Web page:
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Leaked Wells Fargo memo indicates desire to break up progressive politics

Harald Gormsson

Illustration Provided By Barnabas Brennan

Bernie Banks

 

Valued Employees,
I write to you all with a call to action, a battle cry of sorts.
Progressive politics cannot continue to be an island in a sea of Conservative politics, gambling millions of votes, while expecting the public not to vote for Clinton.
The two largest progressive candidates cumulatively received Democratic presidential nominations from 50 US states during the primaries. We cannot allow both Democratic politicians to collude for votes, all but ensuring financial regulation. We need to go back to the Good Ol’ Days of Bush when there were politicians across party lines who we could count on to ignore our destructive behavior. No longer can we pay Clinton to support us while Bernie and his supporters pressure her to ignore our checks.
We must break up Too-Big-To-Lose Progressive Candidates. Our progressives must instead be part of the productive, money-making economy that serves to help Wall Street instead of just their constituents. Clinton received countless dollars in a bailout of her campaign’s war chest. Despite that, she continued to grow in popularity, only to join with Bernie and risk the entire financial market.
Our freedom of buying speech is being threatened by Bernie Sanders and his push not only for financial regulation, but also for campaign reform. The Democrats must eliminate their internal conflicts of interest and provide more favorable oversight to ensure that the campaign industry works for the most important few, not everybody.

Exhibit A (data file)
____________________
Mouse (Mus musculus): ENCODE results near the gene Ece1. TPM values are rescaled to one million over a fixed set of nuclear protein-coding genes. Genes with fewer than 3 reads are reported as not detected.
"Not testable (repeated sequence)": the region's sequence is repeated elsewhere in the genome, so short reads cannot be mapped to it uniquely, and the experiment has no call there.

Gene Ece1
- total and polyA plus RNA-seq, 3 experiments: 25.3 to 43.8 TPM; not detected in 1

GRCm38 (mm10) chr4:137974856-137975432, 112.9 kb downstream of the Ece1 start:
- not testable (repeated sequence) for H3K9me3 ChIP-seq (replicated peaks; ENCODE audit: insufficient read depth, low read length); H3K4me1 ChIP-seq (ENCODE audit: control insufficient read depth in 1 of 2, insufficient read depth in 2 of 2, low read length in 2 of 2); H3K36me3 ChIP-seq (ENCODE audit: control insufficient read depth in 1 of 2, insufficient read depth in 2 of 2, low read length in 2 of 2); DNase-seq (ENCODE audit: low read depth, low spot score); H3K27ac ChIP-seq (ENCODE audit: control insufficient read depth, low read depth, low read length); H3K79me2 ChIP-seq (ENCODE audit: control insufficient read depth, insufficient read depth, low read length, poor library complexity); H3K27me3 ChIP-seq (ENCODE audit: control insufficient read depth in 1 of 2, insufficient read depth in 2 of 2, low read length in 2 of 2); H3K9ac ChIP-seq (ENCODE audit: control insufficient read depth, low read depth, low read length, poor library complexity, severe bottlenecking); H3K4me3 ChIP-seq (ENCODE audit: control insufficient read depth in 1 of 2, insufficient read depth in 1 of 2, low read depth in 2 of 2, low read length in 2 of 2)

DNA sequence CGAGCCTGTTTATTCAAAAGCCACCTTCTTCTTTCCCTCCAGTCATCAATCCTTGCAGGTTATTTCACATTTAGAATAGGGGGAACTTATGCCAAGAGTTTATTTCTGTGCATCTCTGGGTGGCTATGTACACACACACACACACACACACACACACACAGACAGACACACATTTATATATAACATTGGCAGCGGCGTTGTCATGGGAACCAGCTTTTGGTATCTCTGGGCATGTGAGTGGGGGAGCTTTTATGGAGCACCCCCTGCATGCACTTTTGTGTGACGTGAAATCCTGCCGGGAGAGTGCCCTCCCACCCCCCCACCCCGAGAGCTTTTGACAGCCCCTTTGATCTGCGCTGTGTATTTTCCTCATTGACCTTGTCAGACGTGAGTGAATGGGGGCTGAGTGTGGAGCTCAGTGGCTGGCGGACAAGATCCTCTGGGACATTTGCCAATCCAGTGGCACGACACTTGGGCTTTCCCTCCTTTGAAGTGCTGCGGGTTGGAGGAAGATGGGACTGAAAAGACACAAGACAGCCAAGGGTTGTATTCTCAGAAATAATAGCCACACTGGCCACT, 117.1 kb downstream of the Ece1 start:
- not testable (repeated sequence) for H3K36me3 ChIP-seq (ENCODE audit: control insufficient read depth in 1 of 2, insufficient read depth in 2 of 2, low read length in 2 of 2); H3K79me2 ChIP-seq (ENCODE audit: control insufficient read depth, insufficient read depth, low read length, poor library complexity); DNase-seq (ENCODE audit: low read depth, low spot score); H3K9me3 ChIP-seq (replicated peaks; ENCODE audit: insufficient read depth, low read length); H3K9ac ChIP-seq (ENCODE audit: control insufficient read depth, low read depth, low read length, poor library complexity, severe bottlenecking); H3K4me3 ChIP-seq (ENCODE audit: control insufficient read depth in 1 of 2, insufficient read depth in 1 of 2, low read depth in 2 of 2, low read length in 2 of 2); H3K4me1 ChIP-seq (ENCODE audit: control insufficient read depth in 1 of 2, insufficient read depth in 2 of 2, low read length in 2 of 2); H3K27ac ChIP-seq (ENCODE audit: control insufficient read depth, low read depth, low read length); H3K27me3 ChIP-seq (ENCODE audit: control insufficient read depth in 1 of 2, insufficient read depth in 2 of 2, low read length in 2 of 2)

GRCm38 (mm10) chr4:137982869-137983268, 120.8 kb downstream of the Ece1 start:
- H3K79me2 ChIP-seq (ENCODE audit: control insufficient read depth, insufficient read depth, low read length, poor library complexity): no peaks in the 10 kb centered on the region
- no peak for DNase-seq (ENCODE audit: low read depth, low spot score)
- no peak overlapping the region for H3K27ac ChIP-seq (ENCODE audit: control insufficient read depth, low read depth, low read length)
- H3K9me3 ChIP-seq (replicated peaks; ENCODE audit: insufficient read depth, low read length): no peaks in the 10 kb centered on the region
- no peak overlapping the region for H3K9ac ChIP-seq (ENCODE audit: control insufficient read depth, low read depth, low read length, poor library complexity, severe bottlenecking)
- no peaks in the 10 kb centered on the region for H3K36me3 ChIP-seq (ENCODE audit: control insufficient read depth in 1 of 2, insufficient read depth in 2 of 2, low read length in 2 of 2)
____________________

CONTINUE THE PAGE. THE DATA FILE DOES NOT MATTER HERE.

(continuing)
The Democratic Party, an entity which serves as an engine of the liberal agenda, must instead choose to serve and regulate the investors and banks in a way that works for Wall Street, not just the citizens. If enough American voters trust them with their nation’s presidency, we risk ending up with a progressive president who does not respect their job as part of Wall Street’s operation.
We need to formulate a plan to prevent a continued decline in our relevance. It is of chief importance that we follow the example set forth by the real estate industry and offer our own candidate for the next election, to ensure our proper place in politics.
Your Chief Executive Officer,
John Gregory Strumpf

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